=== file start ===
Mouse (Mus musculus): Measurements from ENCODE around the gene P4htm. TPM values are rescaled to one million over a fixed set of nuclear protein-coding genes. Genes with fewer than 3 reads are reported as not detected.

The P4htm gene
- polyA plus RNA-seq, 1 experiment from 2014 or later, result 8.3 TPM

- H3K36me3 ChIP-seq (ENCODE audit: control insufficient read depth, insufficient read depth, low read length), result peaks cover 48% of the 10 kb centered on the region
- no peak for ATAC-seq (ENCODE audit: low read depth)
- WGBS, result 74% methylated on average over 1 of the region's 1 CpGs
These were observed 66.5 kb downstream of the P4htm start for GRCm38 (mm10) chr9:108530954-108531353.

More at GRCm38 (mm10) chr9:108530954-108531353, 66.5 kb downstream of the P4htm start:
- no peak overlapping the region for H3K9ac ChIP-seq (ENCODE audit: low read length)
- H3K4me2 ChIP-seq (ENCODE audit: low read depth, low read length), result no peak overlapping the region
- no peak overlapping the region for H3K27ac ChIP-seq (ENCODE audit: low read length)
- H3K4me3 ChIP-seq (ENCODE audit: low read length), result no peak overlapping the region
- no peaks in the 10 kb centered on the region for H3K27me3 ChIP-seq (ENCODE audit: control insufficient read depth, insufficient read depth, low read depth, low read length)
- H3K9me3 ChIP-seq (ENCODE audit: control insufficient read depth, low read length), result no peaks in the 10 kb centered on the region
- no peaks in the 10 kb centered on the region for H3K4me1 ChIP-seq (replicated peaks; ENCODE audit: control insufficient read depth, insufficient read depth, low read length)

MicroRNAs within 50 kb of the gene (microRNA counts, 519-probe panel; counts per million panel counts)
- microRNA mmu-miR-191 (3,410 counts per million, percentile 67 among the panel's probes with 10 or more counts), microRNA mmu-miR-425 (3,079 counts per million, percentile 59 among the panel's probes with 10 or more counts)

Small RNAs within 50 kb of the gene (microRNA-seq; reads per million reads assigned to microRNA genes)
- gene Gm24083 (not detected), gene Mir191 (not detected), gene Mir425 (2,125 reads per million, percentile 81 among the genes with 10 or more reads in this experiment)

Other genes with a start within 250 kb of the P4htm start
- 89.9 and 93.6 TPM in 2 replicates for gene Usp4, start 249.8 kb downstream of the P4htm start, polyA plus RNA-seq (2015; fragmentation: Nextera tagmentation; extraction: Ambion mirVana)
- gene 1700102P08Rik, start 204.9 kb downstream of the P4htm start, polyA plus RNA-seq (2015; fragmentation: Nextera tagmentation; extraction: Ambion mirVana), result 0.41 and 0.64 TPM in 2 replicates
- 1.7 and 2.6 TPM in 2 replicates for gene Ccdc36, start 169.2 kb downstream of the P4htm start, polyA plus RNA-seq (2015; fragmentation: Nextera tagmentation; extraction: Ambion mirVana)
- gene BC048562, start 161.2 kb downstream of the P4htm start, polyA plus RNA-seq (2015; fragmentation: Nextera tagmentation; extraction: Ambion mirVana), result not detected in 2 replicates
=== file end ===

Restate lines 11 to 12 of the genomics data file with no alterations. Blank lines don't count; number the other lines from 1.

- no peak overlapping the region for H3K27ac ChIP-seq (ENCODE audit: low read length)
- H3K4me3 ChIP-seq (ENCODE audit: low read length), result no peak overlapping the region